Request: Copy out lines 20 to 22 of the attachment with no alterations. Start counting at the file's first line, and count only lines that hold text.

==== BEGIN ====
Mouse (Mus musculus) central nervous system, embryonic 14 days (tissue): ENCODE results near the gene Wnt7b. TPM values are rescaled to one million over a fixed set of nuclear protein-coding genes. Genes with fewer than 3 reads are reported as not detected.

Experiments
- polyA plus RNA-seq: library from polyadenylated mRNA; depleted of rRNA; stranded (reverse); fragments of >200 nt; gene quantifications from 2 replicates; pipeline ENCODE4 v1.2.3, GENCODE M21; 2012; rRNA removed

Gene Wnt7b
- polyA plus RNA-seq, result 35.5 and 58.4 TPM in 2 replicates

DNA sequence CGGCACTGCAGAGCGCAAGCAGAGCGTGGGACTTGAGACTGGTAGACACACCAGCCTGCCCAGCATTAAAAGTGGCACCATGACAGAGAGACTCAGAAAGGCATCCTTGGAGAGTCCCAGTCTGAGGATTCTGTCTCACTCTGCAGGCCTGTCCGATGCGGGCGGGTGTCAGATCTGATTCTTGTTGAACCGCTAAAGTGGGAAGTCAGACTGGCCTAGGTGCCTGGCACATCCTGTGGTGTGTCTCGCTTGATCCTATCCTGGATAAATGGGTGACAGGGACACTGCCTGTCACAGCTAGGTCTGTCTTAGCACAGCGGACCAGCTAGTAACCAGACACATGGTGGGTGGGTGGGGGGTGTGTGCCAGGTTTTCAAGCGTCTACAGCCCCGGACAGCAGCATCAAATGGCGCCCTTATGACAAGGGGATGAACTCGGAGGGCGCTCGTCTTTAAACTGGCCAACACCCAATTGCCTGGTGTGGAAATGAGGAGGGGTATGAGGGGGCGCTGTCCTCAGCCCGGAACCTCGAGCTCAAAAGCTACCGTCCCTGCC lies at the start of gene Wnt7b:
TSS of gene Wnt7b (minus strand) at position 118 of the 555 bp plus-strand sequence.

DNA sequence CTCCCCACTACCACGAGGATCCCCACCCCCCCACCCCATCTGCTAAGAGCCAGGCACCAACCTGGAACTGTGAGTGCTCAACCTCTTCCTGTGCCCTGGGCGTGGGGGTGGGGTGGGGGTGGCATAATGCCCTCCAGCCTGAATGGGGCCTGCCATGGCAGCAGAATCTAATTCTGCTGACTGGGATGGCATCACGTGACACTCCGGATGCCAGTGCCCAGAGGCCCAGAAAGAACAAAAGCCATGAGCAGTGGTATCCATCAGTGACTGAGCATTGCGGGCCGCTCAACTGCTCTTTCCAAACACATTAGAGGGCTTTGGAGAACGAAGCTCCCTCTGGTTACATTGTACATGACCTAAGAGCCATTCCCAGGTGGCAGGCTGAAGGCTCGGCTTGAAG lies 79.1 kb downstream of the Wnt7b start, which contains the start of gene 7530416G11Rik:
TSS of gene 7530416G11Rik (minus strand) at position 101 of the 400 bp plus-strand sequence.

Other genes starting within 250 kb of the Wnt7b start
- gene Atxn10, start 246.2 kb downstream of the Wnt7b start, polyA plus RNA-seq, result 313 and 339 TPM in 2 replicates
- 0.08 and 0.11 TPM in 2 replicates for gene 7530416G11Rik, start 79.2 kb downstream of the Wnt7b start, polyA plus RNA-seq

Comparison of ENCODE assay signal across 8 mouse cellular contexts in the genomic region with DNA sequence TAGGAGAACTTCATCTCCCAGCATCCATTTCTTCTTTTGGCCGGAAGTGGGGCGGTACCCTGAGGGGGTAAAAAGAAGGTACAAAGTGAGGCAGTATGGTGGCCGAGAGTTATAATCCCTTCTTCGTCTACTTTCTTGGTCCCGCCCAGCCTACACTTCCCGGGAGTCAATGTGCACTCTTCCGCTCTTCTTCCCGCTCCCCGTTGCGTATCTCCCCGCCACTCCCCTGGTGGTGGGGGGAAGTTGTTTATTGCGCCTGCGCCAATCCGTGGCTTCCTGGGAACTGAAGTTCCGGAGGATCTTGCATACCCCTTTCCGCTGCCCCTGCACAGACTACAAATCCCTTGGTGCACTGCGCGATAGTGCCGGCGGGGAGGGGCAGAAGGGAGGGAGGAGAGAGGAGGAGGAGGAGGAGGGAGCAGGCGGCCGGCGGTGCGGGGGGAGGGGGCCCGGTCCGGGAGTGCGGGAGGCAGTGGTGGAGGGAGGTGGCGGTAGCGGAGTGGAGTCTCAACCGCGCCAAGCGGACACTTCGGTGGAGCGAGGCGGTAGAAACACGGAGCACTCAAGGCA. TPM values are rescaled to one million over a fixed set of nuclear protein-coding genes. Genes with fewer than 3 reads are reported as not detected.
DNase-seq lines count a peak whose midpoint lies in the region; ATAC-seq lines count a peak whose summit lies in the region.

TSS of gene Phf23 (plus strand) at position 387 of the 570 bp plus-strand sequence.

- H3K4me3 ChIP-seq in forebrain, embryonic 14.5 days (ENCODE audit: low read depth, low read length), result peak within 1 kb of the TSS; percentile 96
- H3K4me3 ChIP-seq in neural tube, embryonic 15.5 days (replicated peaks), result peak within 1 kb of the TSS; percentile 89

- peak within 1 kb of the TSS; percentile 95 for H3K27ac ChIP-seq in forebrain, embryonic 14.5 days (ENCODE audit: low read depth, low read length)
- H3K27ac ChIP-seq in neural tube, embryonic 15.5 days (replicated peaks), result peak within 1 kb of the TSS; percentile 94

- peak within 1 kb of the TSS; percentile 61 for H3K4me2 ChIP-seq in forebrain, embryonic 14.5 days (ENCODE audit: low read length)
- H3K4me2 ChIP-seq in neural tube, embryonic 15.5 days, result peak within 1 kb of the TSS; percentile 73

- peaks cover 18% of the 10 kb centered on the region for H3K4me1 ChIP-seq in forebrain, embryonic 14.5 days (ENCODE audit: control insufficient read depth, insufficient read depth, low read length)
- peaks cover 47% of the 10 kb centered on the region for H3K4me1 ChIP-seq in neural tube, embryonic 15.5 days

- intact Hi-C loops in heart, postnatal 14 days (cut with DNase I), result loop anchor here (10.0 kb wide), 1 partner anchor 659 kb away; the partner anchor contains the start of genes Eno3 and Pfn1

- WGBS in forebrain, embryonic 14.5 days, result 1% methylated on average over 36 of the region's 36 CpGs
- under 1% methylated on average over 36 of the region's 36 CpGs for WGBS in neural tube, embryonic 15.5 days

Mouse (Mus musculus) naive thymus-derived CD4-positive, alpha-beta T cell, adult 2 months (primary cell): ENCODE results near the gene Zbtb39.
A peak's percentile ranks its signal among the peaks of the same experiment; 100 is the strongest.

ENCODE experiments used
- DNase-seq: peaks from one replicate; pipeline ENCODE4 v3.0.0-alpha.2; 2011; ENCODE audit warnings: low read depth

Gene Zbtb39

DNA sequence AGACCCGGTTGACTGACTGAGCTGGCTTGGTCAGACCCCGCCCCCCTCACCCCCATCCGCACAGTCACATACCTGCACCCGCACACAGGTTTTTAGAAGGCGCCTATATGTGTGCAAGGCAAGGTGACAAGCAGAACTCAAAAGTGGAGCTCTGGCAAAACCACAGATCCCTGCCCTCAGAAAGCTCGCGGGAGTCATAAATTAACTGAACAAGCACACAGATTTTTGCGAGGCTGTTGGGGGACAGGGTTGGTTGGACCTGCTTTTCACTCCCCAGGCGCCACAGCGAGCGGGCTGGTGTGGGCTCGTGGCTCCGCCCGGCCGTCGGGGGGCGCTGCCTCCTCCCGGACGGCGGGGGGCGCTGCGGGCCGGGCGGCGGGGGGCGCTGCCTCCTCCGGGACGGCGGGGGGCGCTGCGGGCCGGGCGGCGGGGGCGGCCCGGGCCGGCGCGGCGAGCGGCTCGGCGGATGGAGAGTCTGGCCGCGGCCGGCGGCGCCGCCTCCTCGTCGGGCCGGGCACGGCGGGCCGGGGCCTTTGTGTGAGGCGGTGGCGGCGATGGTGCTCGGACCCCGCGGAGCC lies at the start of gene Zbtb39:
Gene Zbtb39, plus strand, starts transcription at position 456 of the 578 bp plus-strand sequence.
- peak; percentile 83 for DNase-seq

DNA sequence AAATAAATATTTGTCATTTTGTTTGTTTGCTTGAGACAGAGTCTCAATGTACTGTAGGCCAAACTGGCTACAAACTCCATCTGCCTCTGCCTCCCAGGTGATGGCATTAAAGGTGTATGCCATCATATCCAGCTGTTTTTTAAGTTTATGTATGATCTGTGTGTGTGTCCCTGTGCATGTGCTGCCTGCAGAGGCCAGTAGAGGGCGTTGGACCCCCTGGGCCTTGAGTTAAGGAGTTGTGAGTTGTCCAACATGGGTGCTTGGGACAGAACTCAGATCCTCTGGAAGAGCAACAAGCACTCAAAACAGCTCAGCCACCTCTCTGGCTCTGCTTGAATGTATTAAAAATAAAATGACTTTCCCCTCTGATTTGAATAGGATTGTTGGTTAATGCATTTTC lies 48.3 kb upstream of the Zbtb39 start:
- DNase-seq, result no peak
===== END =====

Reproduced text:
- peak within 1 kb of the TSS; percentile 61 for H3K4me2 ChIP-seq in forebrain, embryonic 14.5 days (ENCODE audit: low read length)
- H3K4me2 ChIP-seq in neural tube, embryonic 15.5 days, result peak within 1 kb of the TSS; percentile 73

- peaks cover 18% of the 10 kb centered on the region for H3K4me1 ChIP-seq in forebrain, embryonic 14.5 days (ENCODE audit: control insufficient read depth, insufficient read depth, low read length)